In a recent address to the heads of foreign diplomatic missions in Kazakhstan, President Nursultan Nazarbayev reflected on Kazakhstan’s consistent move forward towards the establishment of the Eurasian Economic Union.
The President reiterated that the establishment of such a union is based on pragmatism and the economic necessities of Kazakhstan.
“I would like to emphasise once again that this is an economic association,” Nazarbayev said, adding that this year will be marked by the signing of the agreement on the Eurasian Economic Union (EEU).
A few weeks ago, Kazakhstan’s Vice Minister of Economy and Budget Planning Timur Zhaksylykov said the EEU treaty is very important to Kazakhstan and will define its foreign policy for years to come.
Indeed, Eurasian economic projects based on the consistent efforts of Kazakhstan, Russia and Belarus have already begun to show results.
Among the main purposes of Kazakhstan’s participation in Eurasian integration is access to expanded consumer markets and the attraction of investments to Kazakhstan’s manufacturing sector.
According to government data, since the launch of the Customs Union, the volume of investments to the manufacturing industry of Kazakhstan has increased by 88 percent from $1.8 billion in 2009 to $3.4 billion in 2012. Foreign direct investment during that period also increased by 34 percent from $21.4 billion to $28.3 billion.
On Jan. 1, Kazakhstan also gained access to the government purchases regimes of Russia and Belarus, while producers in these countries received access to Kazakhstan’s government procurement. Russia and Belarus had had access to each other’s purchases since 2011.
Total government purchases of the member countries of the Eurasian Economic Space reached $198 billion in 2012. To compare, the volume of state purchases solely in Kazakhstan was $7.6 billion in the respective period, which is 26 times less than the common volume of the member states.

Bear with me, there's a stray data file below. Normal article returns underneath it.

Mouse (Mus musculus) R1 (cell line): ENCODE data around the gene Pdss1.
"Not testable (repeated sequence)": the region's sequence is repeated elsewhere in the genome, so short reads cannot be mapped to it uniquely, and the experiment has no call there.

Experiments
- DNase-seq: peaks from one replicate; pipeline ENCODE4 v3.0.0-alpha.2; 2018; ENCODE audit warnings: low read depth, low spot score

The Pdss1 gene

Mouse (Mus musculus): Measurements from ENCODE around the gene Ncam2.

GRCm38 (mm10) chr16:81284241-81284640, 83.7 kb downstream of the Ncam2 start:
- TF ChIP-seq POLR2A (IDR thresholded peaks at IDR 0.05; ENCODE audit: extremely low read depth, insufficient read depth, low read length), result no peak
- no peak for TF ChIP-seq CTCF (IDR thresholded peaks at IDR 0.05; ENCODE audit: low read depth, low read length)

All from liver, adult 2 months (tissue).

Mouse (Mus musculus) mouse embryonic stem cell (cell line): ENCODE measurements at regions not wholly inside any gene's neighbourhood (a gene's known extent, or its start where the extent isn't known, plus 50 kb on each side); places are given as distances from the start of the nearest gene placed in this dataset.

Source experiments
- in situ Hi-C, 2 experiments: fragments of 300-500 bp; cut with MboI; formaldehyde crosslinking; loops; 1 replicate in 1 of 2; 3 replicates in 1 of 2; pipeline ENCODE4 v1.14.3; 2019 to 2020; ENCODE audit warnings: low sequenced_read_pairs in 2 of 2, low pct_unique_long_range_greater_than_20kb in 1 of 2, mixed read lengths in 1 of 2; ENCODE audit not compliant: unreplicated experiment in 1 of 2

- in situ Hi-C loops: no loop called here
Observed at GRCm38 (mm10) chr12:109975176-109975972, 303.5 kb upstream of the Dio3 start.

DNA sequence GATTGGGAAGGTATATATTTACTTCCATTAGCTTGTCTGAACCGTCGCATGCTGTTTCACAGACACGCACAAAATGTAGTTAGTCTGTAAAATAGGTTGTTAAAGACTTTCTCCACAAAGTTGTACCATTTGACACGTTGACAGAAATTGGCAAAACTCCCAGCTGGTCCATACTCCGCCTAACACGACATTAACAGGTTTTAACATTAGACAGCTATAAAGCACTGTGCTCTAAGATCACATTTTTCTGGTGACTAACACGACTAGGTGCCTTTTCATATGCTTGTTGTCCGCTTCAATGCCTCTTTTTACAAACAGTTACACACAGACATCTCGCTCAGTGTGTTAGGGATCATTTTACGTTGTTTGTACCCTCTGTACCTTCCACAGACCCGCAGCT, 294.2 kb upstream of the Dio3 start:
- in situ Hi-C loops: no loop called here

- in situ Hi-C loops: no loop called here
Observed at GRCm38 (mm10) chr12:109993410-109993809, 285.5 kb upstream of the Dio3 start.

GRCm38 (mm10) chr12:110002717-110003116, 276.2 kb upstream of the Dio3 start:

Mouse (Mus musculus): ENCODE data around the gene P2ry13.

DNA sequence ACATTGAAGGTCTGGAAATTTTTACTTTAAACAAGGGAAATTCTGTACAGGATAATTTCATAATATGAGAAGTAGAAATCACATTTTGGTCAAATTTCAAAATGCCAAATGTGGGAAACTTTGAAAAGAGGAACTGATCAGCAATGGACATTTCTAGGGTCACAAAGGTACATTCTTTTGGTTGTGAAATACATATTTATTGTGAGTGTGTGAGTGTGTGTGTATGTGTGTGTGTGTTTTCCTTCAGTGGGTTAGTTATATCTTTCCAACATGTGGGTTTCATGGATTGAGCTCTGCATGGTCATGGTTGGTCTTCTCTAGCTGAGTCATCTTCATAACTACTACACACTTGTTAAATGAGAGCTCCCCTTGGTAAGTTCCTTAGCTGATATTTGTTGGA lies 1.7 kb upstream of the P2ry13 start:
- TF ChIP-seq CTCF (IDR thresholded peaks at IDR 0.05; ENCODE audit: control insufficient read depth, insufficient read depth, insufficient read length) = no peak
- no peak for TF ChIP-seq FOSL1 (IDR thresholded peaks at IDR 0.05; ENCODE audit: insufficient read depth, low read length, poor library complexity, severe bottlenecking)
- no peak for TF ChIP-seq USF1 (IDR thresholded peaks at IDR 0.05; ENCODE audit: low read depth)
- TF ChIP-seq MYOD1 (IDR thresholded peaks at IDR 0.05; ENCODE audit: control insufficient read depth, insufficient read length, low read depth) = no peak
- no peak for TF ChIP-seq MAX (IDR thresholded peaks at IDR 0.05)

The Eurasian integration processes, of course, face many challenges based on their complicated nature. Among the most substantial has been the creation of a common legal regime.
As of now, Eurasian integration is based on multiple international agreements that are difficult to manage. In the beginning of 2011, member states began to codify these agreements to make them easier to manage.
Yet there are concerns in Kazakhstan’s business community that the structure and quality of the codified agreement could be below par and could represent a challenge to the sustainability of the integration processes.
One particular concern relates to the fast speed at which such complex processes are being implemented. The Agreement on the Eurasian Union seeks to codify more than 60 international agreements adopted within the frames of the Customs Union and Eurasian Economic Space. The agreement contains multiple sections on competition policies, natural monopolies, transport, industry and economic practices. The agreement would embrace all sectors of economies of all member states and requires more time and elaboration.
The integration processes that are underway now did not appear overnight. Compared with the initial efforts of reviving economic ties among post-Soviet states on the basis of the Commonwealth of Independent States (CIS) that did not yield much positive results, the current state of affairs present a more mature development.
First, the Customs Union member states have agreed on common customs tariff. Most of the progress in this area was reached in the late 2000s.
Second, a common Customs Code has been adopted. This common legislative act provides a common customs regime, including customs valuation, and other aspects of regulation.
Third, in July 2011, the countries removed internal border controls on transported goods, which significantly progressed the integration process. According to Russian President Vladimir Putin, this process “finalized formation of a fully-fledged unified customs territory with clear prospects for the realization of ambitious business initiatives.” The member states created a solid institutional basis for integration cooperation.
The Commission of the Customs Union is an institution which has issued about 800 acts. Another major institution is the Eurasian Economic Commission, which facilitates collaboration in various areas, including macroeconomic procedures, common actions in the agricultural sector and on antimonopoly issues. There are 17 committees functioning under the Commission. Given the progress achieved in the Eurasian processes, the Eurasian Economic Union should be in a position to overcome the challenges it faces and provide economic benefits to its members. The new fundamental agreement is to be readied by late spring this year, while the EEU is scheduled to be launched by Jan. 1, 2015.
Much will depend, though, on the abilities of the three governments to work out the details of the agreement in such a way that it does not create benefits for some while creating detriments for others.